Set in the near future, Alexander Weinstein’s collection of speculative fiction explores our increasingly dependent relationship with technology. The characters in these stories openly have affairs via virtual reality, pay people to create memories for them, give birth to e-children and raise their families in an online simulation, and mourn the loss of outdated androids with sophisticated AI. Readers are left to make sense of this weird, sad, innovative high-tech “utopia” Weinstein has built.
I loved it.
The collection opens with “Saying Goodbye to Yang.” A family of four is eating breakfast when one of the children, Yang, begins banging his head into his cereal bowl. The boy is a Big Brother android, purchased to help raise their adopted Chinese daughter with some cultural awareness that her white parents cannot give her. Yang’s subsequent mechanical meltdown is deeply felt by all in ways they never expected; although he’s a machine, he’s always been one of the family.
It’s the perfect story to set the tone for the rest of the collection. We currently live in a world where people are dependent on technology, but it’s still possible to take social media breaks and “unplug” for a while. In many of these stories, that line between online and offline no longer exists (and if it does, the people who choose to unplug seem eccentric and quaint at best, or self-destructively nonconformist at worst). Because, in some of these stories, there is a real danger to living offline. With people increasingly immersed in virtual reality, the “real world” has fallen into ruins.
More unnerving than those post-apocalyptic stories, though, are the ones that explore our dependence on technology to their (un)natural ends. “The Cartographers” was definitely one of my favorites in this regard. The main character works for a company that manufactures memories. As memory making grows more sophisticated, buyers push for more authenticity, exploring their purchased memories to find “the edge” — the place where those memories stop. The memory makers must then make their products more robust, then take those memories for “test drives” to make sure they’re realistic enough to be sold. It’s a dangerous mental game to play, and it has devastating results.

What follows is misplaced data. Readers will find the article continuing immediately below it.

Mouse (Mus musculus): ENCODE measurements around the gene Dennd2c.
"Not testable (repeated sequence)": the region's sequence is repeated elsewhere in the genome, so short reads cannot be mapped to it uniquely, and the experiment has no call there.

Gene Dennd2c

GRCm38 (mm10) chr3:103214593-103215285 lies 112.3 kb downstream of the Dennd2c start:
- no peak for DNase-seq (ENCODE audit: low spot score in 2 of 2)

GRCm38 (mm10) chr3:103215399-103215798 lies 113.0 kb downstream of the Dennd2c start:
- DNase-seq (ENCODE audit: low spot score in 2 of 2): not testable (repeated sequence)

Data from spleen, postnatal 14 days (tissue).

Children of the New World is one of the most refreshing, exciting collections I’ve read in a long time. It isn’t perfect, but it’s pretty solid throughout. It’s dark, funny, and sad. It also feels really relevant to our current society even though it’s set in the future. I look forward to seeing where Weinstein goes from here.
Children of the New World: Stories was released in September 2016 by Picador.